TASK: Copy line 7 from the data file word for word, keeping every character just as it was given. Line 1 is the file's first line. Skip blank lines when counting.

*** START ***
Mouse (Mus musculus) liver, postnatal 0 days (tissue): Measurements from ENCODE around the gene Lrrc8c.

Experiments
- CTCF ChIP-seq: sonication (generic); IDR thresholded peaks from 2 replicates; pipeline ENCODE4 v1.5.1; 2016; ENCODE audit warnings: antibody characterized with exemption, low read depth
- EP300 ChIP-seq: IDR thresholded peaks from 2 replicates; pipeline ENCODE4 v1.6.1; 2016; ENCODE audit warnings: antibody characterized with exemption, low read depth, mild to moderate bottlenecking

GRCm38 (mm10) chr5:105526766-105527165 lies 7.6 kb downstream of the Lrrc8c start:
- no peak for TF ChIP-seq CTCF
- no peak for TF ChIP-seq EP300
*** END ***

- no peak for TF ChIP-seq EP300